For some people, their eating disorder becomes the source of arguments within their most important relationships.
The person with the disorder may feel misunderstood by their friends and family. Meanwhile, their loved ones want to help but may not know how. These experiences are common for those suffering from an eating disorder.
Today we will explore the toll that eating disorders can have on relationships.
Eating Disorders, Mental Health, and Relationships
Interpersonal relationships are an essential component of recovery. Unfortunately, the eating disorder can strain relationships and make it challenging to establish new connections.
Many people with eating disorders live seemingly normal lives. From an outside perspective, they may even appear very successful by getting great grades in school or performing well at work.
However, family and friends may start noticing changes in their loved one. They may develop behaviors that make it difficult to maintain healthy relationships. In the section below, we will walk you through three ways that disordered eating commonly affects their interactions with other people.
Difficulty With Trust
When someone is struggling with food, they might be so overwhelmed by the thought of eating that they may not be completely honest about their behaviors. When their worried loved ones begin to notice these patterns, they may have difficulty trusting what the person with the disorder says.
Eating disorders are challenging for everyone involved. The person with the disorder is consumed by thoughts about food and wondering how they’re going to make it through each meal. Their friends and family become afraid for their loved one’s health and well-being.
This creates an environment where tensions are running high, making it hard to have calm, productive conversations about how they feel. A friend’s attempt to emphasize their concern about a loved one’s eating patterns may feel like an attack, causing the person with the disorder to become defensive or stop engaging in the conversation altogether.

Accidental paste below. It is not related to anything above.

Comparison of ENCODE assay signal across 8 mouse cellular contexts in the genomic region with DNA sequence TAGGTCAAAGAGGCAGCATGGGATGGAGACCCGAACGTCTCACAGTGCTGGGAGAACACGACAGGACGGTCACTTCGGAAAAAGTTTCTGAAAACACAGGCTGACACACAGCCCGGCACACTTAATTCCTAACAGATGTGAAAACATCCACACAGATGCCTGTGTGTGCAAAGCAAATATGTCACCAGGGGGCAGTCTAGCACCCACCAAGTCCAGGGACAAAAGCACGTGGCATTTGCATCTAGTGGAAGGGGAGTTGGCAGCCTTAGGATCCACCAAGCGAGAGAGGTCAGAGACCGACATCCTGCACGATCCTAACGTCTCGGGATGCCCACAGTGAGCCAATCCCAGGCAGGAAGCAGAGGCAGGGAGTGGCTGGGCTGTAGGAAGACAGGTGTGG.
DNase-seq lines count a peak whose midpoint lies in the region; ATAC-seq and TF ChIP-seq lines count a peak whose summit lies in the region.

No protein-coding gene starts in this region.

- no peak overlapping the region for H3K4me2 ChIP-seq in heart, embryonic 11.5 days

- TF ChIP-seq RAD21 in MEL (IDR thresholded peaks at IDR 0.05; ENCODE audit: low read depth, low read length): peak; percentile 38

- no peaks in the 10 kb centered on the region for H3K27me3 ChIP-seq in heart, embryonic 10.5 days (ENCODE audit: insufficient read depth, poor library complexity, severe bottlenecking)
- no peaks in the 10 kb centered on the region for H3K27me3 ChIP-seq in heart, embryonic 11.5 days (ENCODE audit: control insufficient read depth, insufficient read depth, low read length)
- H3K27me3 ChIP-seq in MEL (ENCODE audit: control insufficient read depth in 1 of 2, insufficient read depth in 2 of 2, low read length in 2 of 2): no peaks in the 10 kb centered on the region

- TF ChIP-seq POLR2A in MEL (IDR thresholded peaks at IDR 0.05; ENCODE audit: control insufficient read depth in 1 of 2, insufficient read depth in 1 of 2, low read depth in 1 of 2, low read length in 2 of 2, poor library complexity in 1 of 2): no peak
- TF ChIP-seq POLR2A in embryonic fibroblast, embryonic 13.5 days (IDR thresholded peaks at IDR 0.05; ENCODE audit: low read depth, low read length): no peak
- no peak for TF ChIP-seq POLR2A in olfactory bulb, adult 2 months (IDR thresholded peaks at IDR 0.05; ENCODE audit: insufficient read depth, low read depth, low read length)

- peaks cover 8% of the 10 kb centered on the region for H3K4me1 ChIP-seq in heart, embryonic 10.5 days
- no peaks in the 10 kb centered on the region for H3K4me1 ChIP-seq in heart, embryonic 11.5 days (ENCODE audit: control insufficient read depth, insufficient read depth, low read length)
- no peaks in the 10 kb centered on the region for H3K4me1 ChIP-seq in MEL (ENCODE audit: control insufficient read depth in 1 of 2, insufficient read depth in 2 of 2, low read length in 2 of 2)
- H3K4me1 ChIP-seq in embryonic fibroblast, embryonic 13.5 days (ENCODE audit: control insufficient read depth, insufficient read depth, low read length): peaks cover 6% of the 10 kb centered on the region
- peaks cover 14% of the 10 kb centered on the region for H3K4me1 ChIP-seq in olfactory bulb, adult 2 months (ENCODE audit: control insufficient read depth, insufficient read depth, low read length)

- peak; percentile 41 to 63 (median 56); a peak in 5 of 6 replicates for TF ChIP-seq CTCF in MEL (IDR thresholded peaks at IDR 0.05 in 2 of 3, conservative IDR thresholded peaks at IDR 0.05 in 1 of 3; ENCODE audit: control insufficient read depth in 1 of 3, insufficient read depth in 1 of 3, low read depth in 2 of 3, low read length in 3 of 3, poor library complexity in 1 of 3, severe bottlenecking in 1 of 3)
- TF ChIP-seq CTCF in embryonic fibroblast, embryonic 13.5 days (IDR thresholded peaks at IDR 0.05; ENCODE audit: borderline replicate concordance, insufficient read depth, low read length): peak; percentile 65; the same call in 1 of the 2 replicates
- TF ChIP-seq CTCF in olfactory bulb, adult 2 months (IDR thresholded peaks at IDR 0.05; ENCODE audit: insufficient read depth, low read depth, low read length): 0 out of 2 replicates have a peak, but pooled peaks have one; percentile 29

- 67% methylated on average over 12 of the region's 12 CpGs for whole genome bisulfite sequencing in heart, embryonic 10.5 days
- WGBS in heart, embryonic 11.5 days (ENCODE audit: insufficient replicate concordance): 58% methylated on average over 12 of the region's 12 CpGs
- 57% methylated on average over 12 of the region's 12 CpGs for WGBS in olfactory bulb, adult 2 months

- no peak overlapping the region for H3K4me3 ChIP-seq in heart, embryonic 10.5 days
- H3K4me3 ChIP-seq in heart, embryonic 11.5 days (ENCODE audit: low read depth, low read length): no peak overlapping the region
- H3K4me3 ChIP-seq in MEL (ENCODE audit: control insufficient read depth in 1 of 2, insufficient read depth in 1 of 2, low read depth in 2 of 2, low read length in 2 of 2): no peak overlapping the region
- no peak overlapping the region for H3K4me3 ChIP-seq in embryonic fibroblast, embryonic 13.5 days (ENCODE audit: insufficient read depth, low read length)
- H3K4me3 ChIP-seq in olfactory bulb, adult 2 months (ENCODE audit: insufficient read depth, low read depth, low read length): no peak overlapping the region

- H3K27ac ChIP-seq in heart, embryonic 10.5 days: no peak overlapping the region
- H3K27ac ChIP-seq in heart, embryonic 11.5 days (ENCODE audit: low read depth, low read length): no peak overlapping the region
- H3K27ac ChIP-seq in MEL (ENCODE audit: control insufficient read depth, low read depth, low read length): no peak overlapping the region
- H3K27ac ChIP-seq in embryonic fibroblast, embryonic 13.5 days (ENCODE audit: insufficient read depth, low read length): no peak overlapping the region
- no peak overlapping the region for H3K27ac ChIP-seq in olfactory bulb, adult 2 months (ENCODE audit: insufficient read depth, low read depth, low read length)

If your loved one opens up to you about their eating disorder, they are sharing a very raw, vulnerable piece of their life with you. Responding in any way that they perceive as judgemental or insensitive, even if that wasn’t your intention, may cause your loved one to feel less safe discussing their struggles with you in the future.
People who restrict their food intake may become anxious at the idea of eating at a social engagement and choose to stay home. They may begin to isolate themselves rather than spend time with the people they care about.
Isolation also doesn’t mean a complete absence of relationships. Research has shown that negative relationships increase both eating disorder symptoms and feelings of loneliness.1
Getting Help For The Relational Side Effects of Eating Disorders
The best way to fight an eating disorder is with support, including the support of a treatment team. Through treatment, you will learn skills to help you not only overcome your eating disorder, but also rebuild trust and connection within your relationships. Shoreline has multiple levels of care available to meet your specific needs. Our team would be happy to talk with you about your options. To learn more, give us a call at 562-434-6007 or complete our contact form.